The Guildhall is dedicated to supporting research efforts at Family Research Center, spanning the past 10 years, to raise awareness of dating violence and allow teens to practice assertiveness skills. The Guildhall first created a Half-Life 2 mod (2006) for which a research article was published, Reducing Sexual Victimization Among Adolescent Girls: A Randomized Controlled Pilot Trial of My Voice, My Choice. The Guildhall later implemented the project in Unity 5.1 in 2015 with added VR support.
The Guildhall is now developing The Avatars Project, a further expansion of the first VR simulation. The Avatars Project will simulate the experience of a high school or college student at a party with a counter part to simulate high-stress social situations and train students how to navigate those situations. In addition, the project will add a third scenario where the avatar and the participant will sit in a school setting for the same purposes.
The Guildhall team was comprised of three faculty artists, a contract programmer, two student producers (myself included) and a faculty producer. The project was completed over the period of 8 weeks in conjunction with the SMU Department of Psychology.
This project was part of a class called Directed Focus Study 1 at the Guildhall. Myself and another production student were given the opportunity to run this small project. This was our first experience being largely responsible for an entire project by ourselves. We were developing a porch scene and a school scene. Each one of us was given a scene to produce along with some other responsibilities. This process took place over 8 weeks and we met as a team once a week. What made the project a success was working with several passionate developers. Having artists and a programmer with a ton of experience between them who were excited and engaged with our product was very fruitful. When problems arose, they jumped at the opportunity to solve them. For example, the drinking animation in the Porch scene was troublesome at the beginning. A combination of our developers stepped up to create assets and program certain elements to generate a solution that was acceptable to the clients. The drinking animation is visible in the trailer above. By trusting in our developers and giving the project our best shot as young producers, we ended up hitting our development milestones and finishing the product on time.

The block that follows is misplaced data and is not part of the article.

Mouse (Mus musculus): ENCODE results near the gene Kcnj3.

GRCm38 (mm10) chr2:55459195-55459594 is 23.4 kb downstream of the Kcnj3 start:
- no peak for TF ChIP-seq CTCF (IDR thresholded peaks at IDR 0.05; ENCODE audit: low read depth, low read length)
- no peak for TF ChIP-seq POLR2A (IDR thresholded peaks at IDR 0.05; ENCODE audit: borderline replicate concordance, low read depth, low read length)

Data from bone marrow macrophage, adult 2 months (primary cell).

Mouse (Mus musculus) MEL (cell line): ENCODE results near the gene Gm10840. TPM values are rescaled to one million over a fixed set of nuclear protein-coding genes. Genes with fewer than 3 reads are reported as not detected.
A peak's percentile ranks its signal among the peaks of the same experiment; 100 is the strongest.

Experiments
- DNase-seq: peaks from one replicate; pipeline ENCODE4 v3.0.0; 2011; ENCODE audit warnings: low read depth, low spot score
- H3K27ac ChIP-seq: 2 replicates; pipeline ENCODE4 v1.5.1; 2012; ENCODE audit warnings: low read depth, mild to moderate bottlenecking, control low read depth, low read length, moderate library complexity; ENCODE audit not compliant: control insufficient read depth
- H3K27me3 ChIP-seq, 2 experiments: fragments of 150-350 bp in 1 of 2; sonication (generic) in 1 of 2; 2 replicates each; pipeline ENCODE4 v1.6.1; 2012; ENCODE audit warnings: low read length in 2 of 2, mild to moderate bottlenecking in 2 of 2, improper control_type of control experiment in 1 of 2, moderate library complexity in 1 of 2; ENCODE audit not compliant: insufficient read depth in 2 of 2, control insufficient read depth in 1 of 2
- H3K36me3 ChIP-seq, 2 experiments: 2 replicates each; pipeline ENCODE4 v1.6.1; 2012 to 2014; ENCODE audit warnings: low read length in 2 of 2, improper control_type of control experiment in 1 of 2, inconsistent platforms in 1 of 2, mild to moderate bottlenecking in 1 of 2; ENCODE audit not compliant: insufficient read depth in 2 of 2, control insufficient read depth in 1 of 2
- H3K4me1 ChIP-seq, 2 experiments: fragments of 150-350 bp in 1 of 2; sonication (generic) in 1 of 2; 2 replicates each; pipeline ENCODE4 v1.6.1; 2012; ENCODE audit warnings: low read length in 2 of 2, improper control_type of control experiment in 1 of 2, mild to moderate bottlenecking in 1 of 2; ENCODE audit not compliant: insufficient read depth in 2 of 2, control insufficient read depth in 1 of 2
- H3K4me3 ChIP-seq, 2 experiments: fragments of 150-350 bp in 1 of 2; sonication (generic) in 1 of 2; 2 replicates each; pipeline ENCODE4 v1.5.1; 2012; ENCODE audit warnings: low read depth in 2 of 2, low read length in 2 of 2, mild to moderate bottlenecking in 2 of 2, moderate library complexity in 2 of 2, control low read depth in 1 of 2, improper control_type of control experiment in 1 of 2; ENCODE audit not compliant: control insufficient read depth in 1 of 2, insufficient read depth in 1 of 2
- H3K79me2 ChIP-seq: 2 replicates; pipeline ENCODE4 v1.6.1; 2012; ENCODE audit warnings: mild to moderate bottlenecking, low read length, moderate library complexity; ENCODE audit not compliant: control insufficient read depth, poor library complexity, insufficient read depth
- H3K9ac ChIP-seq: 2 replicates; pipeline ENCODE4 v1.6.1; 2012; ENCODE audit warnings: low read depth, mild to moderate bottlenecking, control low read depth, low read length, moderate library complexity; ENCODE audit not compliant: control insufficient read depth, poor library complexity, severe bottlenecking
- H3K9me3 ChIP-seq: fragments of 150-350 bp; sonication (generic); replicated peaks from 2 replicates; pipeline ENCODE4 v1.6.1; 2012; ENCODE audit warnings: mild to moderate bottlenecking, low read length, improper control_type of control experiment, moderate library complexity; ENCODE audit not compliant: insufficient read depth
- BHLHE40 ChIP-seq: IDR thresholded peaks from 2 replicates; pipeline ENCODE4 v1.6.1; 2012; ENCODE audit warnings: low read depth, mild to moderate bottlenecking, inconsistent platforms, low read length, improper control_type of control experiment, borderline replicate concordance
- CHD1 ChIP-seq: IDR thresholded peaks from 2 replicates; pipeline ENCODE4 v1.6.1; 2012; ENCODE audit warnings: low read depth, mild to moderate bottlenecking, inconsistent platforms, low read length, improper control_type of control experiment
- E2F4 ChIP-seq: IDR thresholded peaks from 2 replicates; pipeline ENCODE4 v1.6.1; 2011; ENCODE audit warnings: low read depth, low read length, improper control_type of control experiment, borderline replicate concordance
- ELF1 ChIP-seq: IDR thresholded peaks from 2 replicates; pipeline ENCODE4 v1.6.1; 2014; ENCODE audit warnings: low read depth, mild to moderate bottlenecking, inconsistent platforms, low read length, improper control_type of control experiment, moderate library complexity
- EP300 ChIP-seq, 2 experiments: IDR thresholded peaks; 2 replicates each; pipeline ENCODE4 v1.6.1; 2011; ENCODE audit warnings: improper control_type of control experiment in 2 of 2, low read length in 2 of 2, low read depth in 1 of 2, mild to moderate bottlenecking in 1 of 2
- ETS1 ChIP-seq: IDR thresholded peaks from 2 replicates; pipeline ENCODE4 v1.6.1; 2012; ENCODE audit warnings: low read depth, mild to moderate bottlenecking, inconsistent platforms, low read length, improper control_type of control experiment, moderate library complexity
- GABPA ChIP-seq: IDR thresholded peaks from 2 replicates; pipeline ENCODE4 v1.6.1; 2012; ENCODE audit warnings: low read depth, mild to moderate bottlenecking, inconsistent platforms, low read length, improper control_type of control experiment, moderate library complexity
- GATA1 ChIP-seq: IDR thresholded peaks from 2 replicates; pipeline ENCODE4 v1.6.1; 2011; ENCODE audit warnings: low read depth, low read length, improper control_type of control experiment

While the project could be considered a success, as a learning experience on this short project there were many things that could have been improved. Personally, I felt like meeting once a week with a team was not enough to be able to effectively keep up with the project. So much changes in a week that it's hard to stay current. Additionally, almost all the people working on the project were faculty members. When we had time to check in with them they were often in class. This was unavoidable due to the nature of our schedules, but it worked against us. Additionally, we had no level designers working on this project. Our programmer did an amazing job of getting everything in the game and making it look believable in VR, but having someone more familiar with the engine and level design would have sped up the development of this product.
The biggest takeaway from this project for me was finding the right tool for the job. None of our developers were in the same room. They were close to one another, but not sharing the same space. We also didn't check in on the developers but once a week. This meant we needed to find a tool for task tracking and progress management that would work well for those specific conditions. What we decided early on was that we would use Airtable as a task management system. We embedded it on the team's Wiki, which was where our documentation lived. As the Wiki was frequented often by the developers we figured it would be a good solution. We liked this solution over a physical scrum board because we would be unable to look at the physical scrum board after school hours, but we could check the Airtable from home. Our decision ended up being a functional solution, but it was not the most optimal solution we could have found. At the time, we made the best decision we could, but in retrospect another tool like Jira might have been a better choice. This retrospection on the Avatars Project drove home the importance of finding the right tool to best fit your developers' needs.